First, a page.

Soccer
In soccer, Michigan has adopted the National Federation rule stating home teams must wear solid white jerseys and socks, with visiting teams in dark jerseys and socks (dark defined as any color contrasting white). Also, officials may now wear green and blue shirts in addition to red and black as alternates to the primary yellow shirt with black pinstripes.
Also for soccer, both field players and goalkeepers must now leave the field when injured and the referee has stopped the clock. Previously, an injured goalkeeper was not required to leave the game when the referee stopped the clock; going forward, the keeper must be replaced.
Swimming and diving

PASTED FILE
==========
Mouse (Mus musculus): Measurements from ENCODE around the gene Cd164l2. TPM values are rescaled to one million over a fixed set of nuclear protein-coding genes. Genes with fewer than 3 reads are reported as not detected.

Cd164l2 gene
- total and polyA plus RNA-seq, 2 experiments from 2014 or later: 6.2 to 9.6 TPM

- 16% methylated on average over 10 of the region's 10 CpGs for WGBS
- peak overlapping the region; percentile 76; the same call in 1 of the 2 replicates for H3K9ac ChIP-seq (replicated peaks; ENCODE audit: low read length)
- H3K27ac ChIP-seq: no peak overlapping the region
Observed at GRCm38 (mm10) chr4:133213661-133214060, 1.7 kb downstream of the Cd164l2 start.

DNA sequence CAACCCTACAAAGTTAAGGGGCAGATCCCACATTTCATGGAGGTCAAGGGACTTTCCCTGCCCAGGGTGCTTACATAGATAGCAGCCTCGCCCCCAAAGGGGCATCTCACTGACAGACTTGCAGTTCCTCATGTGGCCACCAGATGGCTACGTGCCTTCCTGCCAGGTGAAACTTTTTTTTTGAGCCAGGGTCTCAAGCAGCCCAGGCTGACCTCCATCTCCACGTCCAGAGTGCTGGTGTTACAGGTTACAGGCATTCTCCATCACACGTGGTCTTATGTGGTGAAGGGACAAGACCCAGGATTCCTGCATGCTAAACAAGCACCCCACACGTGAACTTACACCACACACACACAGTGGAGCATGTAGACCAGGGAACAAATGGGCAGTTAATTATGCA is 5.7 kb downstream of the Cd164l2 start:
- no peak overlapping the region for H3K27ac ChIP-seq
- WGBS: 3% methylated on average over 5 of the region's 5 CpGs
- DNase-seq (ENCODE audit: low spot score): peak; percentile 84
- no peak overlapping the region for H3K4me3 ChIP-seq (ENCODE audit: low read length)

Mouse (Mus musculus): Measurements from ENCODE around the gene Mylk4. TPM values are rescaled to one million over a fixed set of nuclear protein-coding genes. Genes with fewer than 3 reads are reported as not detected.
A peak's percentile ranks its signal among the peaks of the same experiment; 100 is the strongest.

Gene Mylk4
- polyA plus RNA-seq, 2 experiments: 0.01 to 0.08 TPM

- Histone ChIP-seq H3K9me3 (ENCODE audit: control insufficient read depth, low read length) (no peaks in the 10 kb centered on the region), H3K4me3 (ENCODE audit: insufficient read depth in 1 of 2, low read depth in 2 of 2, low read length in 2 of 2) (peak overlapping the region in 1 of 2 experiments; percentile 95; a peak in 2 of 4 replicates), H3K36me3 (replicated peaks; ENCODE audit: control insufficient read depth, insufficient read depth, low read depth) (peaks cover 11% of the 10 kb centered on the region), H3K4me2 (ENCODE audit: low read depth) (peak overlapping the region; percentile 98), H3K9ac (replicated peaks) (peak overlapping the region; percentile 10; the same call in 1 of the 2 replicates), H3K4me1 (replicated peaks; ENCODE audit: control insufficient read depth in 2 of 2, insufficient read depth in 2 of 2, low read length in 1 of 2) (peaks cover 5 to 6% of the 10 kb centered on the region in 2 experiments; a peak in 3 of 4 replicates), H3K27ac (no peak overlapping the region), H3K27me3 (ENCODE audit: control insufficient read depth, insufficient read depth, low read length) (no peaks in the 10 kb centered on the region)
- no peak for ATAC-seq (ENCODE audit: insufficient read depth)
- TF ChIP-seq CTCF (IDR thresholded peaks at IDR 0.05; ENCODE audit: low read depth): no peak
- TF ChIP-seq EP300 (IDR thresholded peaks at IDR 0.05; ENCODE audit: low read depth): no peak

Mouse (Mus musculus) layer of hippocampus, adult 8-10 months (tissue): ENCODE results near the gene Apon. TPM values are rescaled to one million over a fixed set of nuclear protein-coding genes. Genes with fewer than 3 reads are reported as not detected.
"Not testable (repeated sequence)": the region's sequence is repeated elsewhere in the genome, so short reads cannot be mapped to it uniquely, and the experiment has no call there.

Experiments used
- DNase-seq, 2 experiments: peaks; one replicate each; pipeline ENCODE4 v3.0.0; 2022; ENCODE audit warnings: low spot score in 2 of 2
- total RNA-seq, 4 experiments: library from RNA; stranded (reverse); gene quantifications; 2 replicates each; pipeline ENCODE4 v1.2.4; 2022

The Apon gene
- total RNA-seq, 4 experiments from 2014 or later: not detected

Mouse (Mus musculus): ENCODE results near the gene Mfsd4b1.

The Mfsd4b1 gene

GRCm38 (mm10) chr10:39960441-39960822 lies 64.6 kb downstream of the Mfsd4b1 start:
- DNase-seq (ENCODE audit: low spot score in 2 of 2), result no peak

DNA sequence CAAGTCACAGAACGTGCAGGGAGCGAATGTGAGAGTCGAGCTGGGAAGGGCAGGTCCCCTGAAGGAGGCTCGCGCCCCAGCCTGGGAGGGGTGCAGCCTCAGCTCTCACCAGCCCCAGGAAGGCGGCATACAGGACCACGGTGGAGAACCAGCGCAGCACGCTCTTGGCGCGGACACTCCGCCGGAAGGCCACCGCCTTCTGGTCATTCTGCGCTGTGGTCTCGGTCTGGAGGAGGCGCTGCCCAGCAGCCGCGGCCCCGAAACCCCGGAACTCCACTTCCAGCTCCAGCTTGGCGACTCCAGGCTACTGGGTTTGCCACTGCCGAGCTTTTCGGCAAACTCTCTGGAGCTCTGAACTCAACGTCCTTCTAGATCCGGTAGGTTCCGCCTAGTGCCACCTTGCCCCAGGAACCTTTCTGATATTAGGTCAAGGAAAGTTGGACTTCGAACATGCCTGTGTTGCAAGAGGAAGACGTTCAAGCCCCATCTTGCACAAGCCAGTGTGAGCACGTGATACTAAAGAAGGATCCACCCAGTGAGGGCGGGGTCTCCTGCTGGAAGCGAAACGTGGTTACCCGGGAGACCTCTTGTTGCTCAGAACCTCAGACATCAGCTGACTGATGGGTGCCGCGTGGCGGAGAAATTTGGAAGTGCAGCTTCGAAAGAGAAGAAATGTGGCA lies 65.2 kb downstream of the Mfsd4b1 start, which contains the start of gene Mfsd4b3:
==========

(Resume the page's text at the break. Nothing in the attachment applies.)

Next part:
In swimming and diving, one change affects the beginning of races and another impacts a specific event. The use of starter’s pistols is now prohibited; starters must use an alternative sounding device to start races. Additionally, in the backstroke, a swimmer may not submerge his or her entire body after the start except for during turns. The swimmer must remain on or above the water surface on the finish, eliminating the abuse of submerging well before touching the wall. This change also applies to the finish of the backstroke leg of the individual medley.